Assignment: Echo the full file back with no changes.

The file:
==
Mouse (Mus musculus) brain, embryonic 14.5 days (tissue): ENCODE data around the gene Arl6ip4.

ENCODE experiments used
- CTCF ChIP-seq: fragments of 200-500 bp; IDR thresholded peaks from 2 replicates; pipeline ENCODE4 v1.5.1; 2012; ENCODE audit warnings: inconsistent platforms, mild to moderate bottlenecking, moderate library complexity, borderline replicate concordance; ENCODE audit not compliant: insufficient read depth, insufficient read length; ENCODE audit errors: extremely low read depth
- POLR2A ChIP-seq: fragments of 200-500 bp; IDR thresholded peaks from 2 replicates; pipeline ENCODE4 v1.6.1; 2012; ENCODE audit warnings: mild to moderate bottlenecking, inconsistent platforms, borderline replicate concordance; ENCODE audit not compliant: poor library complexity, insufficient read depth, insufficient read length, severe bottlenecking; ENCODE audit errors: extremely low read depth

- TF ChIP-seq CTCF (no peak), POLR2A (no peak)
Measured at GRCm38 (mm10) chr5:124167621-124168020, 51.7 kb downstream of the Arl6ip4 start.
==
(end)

Mouse (Mus musculus) brain, embryonic 14.5 days (tissue): ENCODE data around the gene Arl6ip4.

ENCODE experiments used
- CTCF ChIP-seq: fragments of 200-500 bp; IDR thresholded peaks from 2 replicates; pipeline ENCODE4 v1.5.1; 2012; ENCODE audit warnings: inconsistent platforms, mild to moderate bottlenecking, moderate library complexity, borderline replicate concordance; ENCODE audit not compliant: insufficient read depth, insufficient read length; ENCODE audit errors: extremely low read depth
- POLR2A ChIP-seq: fragments of 200-500 bp; IDR thresholded peaks from 2 replicates; pipeline ENCODE4 v1.6.1; 2012; ENCODE audit warnings: mild to moderate bottlenecking, inconsistent platforms, borderline replicate concordance; ENCODE audit not compliant: poor library complexity, insufficient read depth, insufficient read length, severe bottlenecking; ENCODE audit errors: extremely low read depth

- TF ChIP-seq CTCF (no peak), POLR2A (no peak)
Measured at GRCm38 (mm10) chr5:124167621-124168020, 51.7 kb downstream of the Arl6ip4 start.